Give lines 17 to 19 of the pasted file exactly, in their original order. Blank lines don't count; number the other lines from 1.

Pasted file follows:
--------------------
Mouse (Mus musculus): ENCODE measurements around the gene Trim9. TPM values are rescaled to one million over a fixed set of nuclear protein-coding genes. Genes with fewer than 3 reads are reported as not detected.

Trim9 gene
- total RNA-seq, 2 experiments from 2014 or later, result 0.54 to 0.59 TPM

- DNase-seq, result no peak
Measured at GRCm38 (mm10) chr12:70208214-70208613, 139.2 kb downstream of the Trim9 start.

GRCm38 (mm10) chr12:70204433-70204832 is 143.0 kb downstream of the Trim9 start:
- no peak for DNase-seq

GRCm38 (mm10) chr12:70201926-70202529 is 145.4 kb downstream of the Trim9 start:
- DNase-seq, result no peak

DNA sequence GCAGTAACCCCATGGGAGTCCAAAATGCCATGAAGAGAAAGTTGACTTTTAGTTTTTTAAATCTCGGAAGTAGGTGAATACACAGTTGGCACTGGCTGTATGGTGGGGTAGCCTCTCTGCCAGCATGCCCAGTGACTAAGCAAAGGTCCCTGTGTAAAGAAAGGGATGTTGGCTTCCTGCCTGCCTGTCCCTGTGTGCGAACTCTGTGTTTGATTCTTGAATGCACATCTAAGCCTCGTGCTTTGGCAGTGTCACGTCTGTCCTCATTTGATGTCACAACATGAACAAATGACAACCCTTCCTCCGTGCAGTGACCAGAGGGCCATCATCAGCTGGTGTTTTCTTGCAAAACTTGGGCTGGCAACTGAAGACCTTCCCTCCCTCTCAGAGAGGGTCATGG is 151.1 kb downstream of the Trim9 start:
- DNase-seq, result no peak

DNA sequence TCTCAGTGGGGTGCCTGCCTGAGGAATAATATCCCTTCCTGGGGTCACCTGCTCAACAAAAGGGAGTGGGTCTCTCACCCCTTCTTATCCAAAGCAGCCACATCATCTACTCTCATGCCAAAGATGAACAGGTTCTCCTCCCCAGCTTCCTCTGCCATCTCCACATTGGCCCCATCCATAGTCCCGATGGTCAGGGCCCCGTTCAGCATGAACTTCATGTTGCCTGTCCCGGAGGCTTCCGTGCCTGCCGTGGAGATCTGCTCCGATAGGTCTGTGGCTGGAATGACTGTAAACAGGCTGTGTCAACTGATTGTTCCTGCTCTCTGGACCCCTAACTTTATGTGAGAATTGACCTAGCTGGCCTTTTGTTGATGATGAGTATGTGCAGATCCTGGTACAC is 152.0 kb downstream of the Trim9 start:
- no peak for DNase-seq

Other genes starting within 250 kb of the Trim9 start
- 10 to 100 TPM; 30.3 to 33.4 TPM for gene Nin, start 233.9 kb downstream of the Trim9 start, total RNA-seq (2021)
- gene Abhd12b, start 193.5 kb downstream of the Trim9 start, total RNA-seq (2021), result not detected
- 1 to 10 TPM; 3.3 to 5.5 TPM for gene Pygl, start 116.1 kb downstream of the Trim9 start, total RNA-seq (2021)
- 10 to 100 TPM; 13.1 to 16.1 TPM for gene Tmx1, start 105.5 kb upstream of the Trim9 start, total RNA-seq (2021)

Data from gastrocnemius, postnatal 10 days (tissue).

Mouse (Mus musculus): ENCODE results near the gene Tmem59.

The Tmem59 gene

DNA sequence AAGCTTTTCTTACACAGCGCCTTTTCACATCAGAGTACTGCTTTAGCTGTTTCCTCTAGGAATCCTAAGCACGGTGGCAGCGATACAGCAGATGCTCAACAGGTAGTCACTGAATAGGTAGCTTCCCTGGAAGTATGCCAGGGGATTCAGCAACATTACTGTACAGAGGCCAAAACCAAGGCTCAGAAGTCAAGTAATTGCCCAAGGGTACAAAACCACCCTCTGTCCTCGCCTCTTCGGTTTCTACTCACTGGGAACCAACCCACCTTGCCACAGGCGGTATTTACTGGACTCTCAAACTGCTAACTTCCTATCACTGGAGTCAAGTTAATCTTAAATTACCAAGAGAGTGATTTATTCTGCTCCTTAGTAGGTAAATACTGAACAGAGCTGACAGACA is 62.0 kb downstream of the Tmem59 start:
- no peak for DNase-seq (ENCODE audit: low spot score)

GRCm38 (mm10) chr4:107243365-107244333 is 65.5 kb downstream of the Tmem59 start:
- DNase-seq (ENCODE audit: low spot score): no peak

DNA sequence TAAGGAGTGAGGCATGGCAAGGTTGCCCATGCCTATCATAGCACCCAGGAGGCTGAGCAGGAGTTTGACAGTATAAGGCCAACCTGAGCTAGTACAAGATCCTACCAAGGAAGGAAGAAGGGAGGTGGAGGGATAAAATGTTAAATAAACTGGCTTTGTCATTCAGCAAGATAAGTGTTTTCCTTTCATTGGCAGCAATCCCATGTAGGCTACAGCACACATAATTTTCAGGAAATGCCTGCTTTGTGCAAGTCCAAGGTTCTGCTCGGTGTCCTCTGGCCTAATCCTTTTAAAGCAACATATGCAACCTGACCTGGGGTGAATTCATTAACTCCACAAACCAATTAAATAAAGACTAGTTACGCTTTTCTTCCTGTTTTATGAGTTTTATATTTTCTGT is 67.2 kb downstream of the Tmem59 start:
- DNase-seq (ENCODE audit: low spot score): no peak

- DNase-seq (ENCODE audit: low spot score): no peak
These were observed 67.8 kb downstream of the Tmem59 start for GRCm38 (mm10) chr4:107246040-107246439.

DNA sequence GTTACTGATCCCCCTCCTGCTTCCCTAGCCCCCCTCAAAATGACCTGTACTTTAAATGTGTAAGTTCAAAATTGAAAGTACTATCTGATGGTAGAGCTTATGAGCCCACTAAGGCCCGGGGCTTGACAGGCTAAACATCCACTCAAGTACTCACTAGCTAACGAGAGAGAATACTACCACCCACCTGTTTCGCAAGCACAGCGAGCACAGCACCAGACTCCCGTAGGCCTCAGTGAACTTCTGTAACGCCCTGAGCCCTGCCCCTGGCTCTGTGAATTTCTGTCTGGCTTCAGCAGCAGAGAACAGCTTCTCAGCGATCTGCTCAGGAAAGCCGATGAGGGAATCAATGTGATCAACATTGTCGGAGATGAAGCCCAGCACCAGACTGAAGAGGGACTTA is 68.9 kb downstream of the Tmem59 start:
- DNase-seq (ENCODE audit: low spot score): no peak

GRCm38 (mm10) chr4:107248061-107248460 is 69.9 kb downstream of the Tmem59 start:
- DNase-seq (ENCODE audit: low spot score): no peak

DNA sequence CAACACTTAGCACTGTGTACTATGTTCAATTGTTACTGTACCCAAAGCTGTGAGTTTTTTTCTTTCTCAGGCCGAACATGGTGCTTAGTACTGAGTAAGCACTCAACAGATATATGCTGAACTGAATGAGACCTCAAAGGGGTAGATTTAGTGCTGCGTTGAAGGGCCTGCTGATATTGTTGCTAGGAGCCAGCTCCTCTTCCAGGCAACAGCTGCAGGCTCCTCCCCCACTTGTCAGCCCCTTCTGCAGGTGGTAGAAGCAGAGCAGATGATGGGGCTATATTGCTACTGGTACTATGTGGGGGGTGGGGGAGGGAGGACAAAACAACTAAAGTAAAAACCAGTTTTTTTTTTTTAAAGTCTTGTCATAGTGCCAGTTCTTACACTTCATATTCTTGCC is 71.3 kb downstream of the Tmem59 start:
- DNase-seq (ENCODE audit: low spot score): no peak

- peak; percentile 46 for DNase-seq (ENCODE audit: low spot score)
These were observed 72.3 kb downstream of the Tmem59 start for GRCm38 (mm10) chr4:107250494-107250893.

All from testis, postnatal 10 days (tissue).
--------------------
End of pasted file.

- 1 to 10 TPM; 3.3 to 5.5 TPM for gene Pygl, start 116.1 kb downstream of the Trim9 start, total RNA-seq (2021)
- 10 to 100 TPM; 13.1 to 16.1 TPM for gene Tmx1, start 105.5 kb upstream of the Trim9 start, total RNA-seq (2021)

Data from gastrocnemius, postnatal 10 days (tissue).